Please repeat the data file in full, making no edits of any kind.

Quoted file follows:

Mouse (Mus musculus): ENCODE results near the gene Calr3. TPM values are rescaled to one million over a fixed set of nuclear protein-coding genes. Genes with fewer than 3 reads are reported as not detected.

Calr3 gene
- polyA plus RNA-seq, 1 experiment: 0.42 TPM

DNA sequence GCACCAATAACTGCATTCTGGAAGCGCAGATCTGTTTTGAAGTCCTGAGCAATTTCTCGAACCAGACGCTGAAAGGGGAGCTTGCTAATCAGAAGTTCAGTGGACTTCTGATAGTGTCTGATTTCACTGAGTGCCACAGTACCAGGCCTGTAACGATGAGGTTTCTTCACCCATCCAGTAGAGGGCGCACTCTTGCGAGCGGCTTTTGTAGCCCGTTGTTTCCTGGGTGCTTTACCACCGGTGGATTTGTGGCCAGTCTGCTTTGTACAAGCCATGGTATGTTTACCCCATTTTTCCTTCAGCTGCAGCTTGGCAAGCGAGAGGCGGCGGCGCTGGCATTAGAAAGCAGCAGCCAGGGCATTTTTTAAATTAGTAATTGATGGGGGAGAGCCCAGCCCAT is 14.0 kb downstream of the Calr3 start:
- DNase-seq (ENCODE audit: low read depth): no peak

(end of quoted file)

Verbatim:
Mouse (Mus musculus): ENCODE results near the gene Calr3. TPM values are rescaled to one million over a fixed set of nuclear protein-coding genes. Genes with fewer than 3 reads are reported as not detected.

Calr3 gene
- polyA plus RNA-seq, 1 experiment: 0.42 TPM

DNA sequence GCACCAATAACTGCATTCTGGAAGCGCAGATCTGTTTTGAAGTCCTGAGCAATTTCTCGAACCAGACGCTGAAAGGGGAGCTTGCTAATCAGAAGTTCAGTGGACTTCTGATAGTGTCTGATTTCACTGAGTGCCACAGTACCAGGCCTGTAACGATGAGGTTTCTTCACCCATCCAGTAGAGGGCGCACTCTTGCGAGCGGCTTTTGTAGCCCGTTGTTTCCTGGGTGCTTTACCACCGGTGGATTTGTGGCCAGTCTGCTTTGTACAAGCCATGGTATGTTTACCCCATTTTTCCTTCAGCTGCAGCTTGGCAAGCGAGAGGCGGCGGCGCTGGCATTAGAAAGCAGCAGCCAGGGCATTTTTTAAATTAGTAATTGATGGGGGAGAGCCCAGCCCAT is 14.0 kb downstream of the Calr3 start:
- DNase-seq (ENCODE audit: low read depth): no peak